Challenging Israel with attrition has been compatible with the 'Arab way of war', which emphasizes staying power, and with the belief that democracies cannot tolerate wars of attrition, either economically or psychologically. Israel for its part developed a self-image of incapacity to sustain prolonged wars, committing itself to a traditional offensive approach to blitzkrieg, whenever possible. The book offers an account of nine wars of attrition that Israel was involved in over almost 60 years, from Palestinian infiltration and fedayeen activities against Israel in the early 1950s, through to the Second Lebanon War in 2006. The author uses these cases to challenge the myth that Israel cannot afford to become involved in a draining war of attrition.
Focusing on central aspects typical of Western democracies engaged in wars of attrition – operational effectiveness; the societal staying power; the economic burden of the war; moral dilemmas; and conflict management problems - the book challenges the myth that Israel cannot afford to become involved in a draining war of attrition, while at the same time highlighting the fact that in its wars of attrition Israel has not always succeeded in avoiding undesired escalation.
This book will be of much interest to students of strategic studies, Israeli history, Middle Eastern politics, and security studies in general.
Avi Kober is a member of the Department of Political Studies at Bar Ilan University, Israel and is a Senior Research associate with the BESA Center for Strategic Studies.
Focusing primarily on deviations from the traditional norm of universal military service, the book compares the emergence of a new type of "citizen army" in Israel with the formats that have in recent decades become evident in other western democracies. In addition, these essays correct the conventional tendency to concentrate almost exclusively on the influences stimulating military institutional change in the West, and thereby to overlook the equally important factors that retard its momentum. By contrast, this volume deliberately highlights the brakes as well as the accelerators in current processes, thereby presenting a far more faithful picture of their complexity.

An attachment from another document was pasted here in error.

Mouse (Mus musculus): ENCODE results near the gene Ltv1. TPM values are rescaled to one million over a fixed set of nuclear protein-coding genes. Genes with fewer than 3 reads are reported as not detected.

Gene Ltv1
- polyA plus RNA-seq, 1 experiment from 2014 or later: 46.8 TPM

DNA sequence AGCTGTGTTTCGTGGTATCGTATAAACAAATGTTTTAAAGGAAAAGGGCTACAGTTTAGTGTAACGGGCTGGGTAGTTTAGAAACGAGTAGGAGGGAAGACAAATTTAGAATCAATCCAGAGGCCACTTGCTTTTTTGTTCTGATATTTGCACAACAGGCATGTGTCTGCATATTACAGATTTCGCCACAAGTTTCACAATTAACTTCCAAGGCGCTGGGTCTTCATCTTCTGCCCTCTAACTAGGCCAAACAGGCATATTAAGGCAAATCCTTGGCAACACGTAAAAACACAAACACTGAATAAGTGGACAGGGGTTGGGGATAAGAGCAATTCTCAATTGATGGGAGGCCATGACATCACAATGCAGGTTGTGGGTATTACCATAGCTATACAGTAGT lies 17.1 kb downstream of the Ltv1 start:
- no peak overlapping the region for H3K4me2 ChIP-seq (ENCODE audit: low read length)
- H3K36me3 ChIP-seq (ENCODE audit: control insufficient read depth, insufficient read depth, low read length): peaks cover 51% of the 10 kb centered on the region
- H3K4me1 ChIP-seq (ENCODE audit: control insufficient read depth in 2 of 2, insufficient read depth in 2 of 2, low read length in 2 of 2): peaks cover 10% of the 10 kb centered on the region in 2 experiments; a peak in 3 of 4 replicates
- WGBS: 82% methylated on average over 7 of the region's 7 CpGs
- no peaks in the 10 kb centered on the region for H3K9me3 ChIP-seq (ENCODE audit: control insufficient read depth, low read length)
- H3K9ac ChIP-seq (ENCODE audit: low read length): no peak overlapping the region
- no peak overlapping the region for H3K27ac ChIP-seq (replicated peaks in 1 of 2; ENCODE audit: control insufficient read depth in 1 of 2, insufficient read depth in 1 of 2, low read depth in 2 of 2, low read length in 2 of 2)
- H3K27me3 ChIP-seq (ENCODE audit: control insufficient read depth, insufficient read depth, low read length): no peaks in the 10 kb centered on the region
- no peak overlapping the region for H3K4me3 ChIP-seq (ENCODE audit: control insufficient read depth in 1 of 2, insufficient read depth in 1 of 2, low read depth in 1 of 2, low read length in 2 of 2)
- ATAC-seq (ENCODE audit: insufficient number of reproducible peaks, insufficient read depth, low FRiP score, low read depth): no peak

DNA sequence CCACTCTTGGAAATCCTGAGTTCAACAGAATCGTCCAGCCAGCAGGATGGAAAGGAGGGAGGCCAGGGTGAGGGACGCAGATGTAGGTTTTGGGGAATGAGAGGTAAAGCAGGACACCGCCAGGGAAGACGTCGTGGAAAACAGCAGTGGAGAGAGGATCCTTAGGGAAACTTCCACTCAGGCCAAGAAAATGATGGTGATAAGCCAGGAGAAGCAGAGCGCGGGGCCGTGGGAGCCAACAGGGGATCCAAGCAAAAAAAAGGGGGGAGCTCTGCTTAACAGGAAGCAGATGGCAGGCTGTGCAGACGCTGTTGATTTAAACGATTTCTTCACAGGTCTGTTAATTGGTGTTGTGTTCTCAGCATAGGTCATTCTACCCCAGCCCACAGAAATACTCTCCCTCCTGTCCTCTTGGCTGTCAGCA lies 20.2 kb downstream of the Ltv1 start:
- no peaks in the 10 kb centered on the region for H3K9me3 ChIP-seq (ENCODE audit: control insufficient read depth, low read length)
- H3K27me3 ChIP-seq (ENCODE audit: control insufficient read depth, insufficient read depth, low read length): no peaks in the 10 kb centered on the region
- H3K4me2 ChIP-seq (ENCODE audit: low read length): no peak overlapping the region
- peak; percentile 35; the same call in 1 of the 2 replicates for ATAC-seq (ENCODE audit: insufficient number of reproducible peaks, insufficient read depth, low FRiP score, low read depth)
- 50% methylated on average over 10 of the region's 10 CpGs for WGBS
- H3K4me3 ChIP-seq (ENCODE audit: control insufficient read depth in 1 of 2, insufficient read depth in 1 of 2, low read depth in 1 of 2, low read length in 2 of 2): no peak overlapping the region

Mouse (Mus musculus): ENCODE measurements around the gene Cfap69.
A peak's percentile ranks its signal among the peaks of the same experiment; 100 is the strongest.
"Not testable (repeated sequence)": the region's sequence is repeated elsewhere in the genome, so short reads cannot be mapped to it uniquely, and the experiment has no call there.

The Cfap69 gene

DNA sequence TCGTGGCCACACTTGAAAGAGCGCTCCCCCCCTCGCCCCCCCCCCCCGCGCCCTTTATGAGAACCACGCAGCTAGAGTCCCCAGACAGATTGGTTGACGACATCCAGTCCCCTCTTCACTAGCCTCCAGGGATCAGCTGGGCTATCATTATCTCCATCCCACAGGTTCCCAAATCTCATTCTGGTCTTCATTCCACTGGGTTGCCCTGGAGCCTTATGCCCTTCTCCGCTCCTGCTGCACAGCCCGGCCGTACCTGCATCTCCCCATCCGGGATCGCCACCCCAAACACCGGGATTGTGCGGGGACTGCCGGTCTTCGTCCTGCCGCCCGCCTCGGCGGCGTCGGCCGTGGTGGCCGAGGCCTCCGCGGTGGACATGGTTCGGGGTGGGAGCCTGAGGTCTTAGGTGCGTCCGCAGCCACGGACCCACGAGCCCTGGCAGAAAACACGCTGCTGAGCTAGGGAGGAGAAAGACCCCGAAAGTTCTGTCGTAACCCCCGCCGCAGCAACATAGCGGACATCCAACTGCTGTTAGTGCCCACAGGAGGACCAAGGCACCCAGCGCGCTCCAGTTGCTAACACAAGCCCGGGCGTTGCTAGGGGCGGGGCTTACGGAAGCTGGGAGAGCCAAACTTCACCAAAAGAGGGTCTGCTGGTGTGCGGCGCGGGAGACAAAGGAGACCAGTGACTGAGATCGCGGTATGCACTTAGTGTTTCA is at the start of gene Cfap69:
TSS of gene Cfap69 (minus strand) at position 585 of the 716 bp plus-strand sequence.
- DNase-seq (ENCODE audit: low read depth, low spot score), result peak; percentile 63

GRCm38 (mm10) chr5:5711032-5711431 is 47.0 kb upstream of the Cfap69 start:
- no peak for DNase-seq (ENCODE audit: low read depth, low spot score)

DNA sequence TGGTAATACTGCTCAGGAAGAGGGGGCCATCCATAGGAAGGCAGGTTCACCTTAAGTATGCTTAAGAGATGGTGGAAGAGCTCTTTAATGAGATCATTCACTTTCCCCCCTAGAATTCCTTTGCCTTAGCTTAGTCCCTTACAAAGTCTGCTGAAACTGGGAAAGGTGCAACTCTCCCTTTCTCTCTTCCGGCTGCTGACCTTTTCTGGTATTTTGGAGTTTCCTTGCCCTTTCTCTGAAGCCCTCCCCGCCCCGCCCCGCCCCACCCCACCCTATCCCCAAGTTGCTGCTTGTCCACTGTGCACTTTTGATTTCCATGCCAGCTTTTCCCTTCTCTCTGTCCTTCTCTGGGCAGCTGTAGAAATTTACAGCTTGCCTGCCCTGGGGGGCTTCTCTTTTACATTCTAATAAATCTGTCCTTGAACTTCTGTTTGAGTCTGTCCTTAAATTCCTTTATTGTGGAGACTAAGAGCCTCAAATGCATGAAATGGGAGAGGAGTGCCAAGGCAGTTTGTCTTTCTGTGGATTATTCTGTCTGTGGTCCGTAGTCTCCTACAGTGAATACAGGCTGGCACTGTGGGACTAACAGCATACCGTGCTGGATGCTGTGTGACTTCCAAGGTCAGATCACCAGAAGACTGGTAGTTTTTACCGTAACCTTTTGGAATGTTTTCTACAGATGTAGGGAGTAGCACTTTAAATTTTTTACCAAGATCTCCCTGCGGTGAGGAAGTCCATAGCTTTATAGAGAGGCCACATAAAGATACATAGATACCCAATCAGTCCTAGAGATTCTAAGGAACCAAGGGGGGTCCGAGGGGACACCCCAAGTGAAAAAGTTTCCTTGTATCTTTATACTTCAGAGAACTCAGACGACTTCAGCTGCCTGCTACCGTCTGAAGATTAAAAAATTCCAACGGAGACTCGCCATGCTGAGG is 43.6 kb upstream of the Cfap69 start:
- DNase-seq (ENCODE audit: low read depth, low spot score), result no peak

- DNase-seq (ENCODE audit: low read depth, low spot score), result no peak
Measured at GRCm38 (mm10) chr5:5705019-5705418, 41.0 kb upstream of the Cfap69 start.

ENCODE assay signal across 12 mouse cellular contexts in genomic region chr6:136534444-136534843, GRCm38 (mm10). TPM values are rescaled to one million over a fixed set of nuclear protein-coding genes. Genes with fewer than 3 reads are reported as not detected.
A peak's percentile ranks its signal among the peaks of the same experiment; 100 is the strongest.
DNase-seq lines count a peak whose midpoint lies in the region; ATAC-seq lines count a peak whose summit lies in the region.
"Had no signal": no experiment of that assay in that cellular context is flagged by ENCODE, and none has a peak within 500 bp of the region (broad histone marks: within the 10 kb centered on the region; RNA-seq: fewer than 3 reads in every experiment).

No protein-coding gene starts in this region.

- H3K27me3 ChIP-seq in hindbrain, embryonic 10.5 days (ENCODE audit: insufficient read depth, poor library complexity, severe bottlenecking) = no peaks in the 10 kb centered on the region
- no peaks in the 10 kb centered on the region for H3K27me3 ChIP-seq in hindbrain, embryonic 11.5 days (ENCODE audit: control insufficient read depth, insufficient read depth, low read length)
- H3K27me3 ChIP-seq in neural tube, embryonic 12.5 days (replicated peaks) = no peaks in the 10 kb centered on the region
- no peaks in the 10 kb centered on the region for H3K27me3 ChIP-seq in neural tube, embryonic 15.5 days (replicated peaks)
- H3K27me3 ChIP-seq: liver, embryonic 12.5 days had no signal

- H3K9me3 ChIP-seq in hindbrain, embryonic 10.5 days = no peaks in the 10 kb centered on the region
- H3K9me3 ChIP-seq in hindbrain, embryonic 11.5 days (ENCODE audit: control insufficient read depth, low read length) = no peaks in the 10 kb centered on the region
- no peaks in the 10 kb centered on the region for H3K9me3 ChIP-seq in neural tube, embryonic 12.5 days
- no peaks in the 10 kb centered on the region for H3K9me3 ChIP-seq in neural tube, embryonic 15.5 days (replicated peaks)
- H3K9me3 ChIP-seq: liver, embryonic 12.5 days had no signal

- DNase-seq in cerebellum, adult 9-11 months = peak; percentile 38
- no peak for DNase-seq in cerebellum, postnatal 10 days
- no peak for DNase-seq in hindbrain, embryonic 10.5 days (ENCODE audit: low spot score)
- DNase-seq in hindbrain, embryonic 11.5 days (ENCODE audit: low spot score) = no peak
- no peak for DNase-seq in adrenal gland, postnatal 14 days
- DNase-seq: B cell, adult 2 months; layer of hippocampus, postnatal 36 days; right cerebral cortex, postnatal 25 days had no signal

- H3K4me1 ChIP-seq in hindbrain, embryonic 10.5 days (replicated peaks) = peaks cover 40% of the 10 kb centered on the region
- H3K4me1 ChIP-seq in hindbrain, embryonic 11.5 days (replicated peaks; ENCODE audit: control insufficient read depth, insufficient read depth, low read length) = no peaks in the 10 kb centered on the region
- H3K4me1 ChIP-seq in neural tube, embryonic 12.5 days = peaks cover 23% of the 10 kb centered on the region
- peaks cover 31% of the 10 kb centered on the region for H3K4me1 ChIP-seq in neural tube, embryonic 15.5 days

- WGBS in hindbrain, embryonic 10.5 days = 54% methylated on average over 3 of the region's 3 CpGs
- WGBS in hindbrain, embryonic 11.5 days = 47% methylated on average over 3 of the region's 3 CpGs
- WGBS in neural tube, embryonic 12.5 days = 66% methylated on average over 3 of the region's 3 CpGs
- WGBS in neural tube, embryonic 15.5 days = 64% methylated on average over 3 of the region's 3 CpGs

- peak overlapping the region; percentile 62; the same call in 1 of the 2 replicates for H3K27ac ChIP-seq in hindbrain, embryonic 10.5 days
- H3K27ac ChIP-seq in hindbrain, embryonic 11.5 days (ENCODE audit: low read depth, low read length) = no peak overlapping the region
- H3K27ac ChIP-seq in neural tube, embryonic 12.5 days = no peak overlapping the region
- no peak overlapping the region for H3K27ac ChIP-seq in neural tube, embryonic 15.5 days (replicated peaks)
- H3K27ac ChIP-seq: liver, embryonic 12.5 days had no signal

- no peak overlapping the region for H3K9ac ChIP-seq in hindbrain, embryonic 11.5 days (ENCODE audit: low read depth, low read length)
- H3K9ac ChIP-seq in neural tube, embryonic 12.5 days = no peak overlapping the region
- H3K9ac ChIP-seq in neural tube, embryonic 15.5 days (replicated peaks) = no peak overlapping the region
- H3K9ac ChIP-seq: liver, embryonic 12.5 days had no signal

This book will be of much interest to students of Israeli politics, military studies, Middle Eastern politics, security studies and IR in general.
Stuart Cohen is a senior research associate of the BESA (Begin-Sadat) Center for Strategic Studies and also teaches political studies at Bar-Ilan University, Israel. His most recent book is Israel and its Army: From Cohesion to Confusion (Routledge, 2008).